The Palace of Parliament

The Palace of Parliament (Romanian: Palatul Parlamentului) is located atop Dealul Spirii (Spirea’s Hill) in Bucharest. It is the second largest administrative building in the world (only the Pentagon is bigger). The construction of the building was ordered by dictator Nicolae Ceauşescu. But he never got the chance to use it. Not while he lived, that is…

The history of the Palace of Parliament 

Palace of Parliament Bucharest - Em and Ernie via flickr CC BY-SA 2.0
Em and Ernie via flickr CC BY-SA 2.0

Also known as the People’s Palace, the Palace of Parliament was built in 1984. Construction of the building lasted for 13 years. Ceauşescu wanted to show the world he was the best leader of the Socialist Block with this impressive building, but his palace might have had a share in his downfall. Romania was in terrible financial trouble during the 80’s. Economic mismanagement led to heavy rationing of food, water, oil, heat, medicines and other necessities for the Romanian people. The Palace of Parliament was built with public funds and cost billions. This must have caused some resentment amongst the Romanians. 

Nicolae Ceausescu 

Palace of Parliament Bucharest - Tim Adams via flicr CC BY-2.0
Tim Adams via flicr CC BY-2.0

Nicolae Ceauşescu (1918 – 1989), was the Communist leader of Romania. His wife, Elena, was also into politics. They constructed the Palace of Parliament with the intention of living there later. As anti-government protesters demonstrated against the situation in Timișoara in December 1989, Ceauşescu perceived this as a political threat and he ordered military forces to open fire at the demonstrators. Many were killed and injured.

The revelation that Ceauşescu was responsible for the bloodbath in Timișoara, resulted in riots and civil unrest. These demonstrations are known as the Romanian Revolution. Ceauşescu and his wife fled the Romanian capital by helicopter but were captured by the military after the armed forces defected. They were both tried and convicted of economic sabotage and genocide and were immediately executed by firing squad on 25 December 1989.   

The Palace of Parliament 

Palace of Parliament Bucharest - Dennis Jarvis via flickr CC BY-SA 2.0
Dennis Jarvis via flickr CC BY-SA 2.0

The Palace wasn’t finished when Ceauşescu was executed, but the government decided to complete the construction. The building, first referred to as a symbol of Socialism, Totalitarianism and Communism, today stands as a symbol of Democracy. It’s the heaviest building in the world (it is said to sink into the ground by 6 millimeters (0,25 inches) each year) and measures a floor area of 365,000 square meters (3,930,000 square ft). Almost all materials used for the palace were made in Romania, including the huge amount of marble.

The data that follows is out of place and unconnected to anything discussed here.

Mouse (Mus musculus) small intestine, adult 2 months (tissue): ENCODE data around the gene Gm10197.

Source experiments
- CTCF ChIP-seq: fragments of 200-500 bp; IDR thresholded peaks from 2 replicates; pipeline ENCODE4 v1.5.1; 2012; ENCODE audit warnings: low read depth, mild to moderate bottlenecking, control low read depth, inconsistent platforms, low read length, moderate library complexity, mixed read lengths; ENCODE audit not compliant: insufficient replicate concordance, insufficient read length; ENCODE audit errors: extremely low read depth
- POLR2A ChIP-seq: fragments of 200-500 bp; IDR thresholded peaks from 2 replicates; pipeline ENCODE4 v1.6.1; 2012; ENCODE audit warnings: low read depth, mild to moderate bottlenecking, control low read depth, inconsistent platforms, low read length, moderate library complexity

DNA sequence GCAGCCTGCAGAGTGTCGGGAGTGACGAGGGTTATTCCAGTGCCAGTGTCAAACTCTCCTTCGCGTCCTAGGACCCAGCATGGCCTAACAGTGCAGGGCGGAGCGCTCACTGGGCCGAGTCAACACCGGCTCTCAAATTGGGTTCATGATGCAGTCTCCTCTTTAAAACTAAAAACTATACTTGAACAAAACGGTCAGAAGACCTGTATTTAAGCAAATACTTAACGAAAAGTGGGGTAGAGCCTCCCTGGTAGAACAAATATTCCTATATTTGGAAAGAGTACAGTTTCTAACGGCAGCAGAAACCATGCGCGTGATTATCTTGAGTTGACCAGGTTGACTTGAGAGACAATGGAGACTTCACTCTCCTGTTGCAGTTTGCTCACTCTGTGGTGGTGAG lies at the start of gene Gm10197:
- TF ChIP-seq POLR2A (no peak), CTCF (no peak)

The only items from abroad were Swedish pumps for ventilation underground. It has 9 levels above ground but also 9 levels underground. In order to build it, one-sixth of the old city of Bucharest was bulldozed. Over 9000 buildings, including historical buildings, churches and houses were demolished to make room for the “People’s Palace”. No less than 20.000 to 100.000 workers were hired to build the palace and over 3000 lives were lost during construction. No wonder it’s haunted.  

Secrets and facts about the Palace 

Palace of Parliament Bucharest basement - Antony Stanley via flickr CC BY-SA 2.0
Basement – Antony Stanley via flickr CC BY-SA 2.0

Nicolae Ceauşescu must have been aware of the fact he was playing a dangerous game. He feared a nuclear attack, so he ordered for a fallout bunker to be constructed underneath his office. Due to a construction error, the bunker was placed on a different location, so he made sure another one was built. He could reach the bunker using a secret elevator and an underground passageway. The bunker’s walls are 1,5 meters (5 ft) thick equipped with an anti-explosion plate which cannot be penetrated by radiation. The bunker has nine comfortable apartments, an office, headquarters and a secured phone line. In addition two bunkers and eight escape tunnels were also designed.

He even wanted to build a metro line between the People’s Palace and the airport, so he could quickly be evacuated. On top of all that, he wanted the opportunity that the Union Hall ceiling could be opened for his presidential helicopter to pick him up in case of a war. He is said to have buried a cylinder containing secret information under the main staircase of the 13 September entrance. When he did this, he said the words “I leave you to this house”. Now that would be interesting to dig up!  

The ghosts of the Palace of Parliament 

Palace of Parliament Bucharest - Keluan via pixabay
Keluan via pixabay

According to people working graveyard shifts at the palace, the palace is a creepy place at night. Strange whistling sounds are heard in several parts of the building, sealed up areas are mysteriously unsealed, and security systems are triggered while no-one is around. The palace is also haunted by a young woman who’s begging people to help her.  

The Palace of Parliament today 

Today the palace houses institutions like The Chamber of Deputies, the Senate, the Constitutional Court and the Legislative Council. It’s also an important tourist attraction. Guided tours are offered daily. If you want to take a tour (you cannot enter on your own), you’ll need your passport (and you’ll have to hand it in) and walk through an airport-like security system. You’ll need a permit to take pictures. If you don’t pay that fee and you’re caught taking pictures, your camera will be confiscated. So, it’s strict, but certainly worth the visit. 

Do you want to read more stories about haunted places in Europe? Click here!

Cover photo:
Sources:,,,, and wikipedia 
Address: Strada Izvor 2 – 4, Bucharest, Romania      

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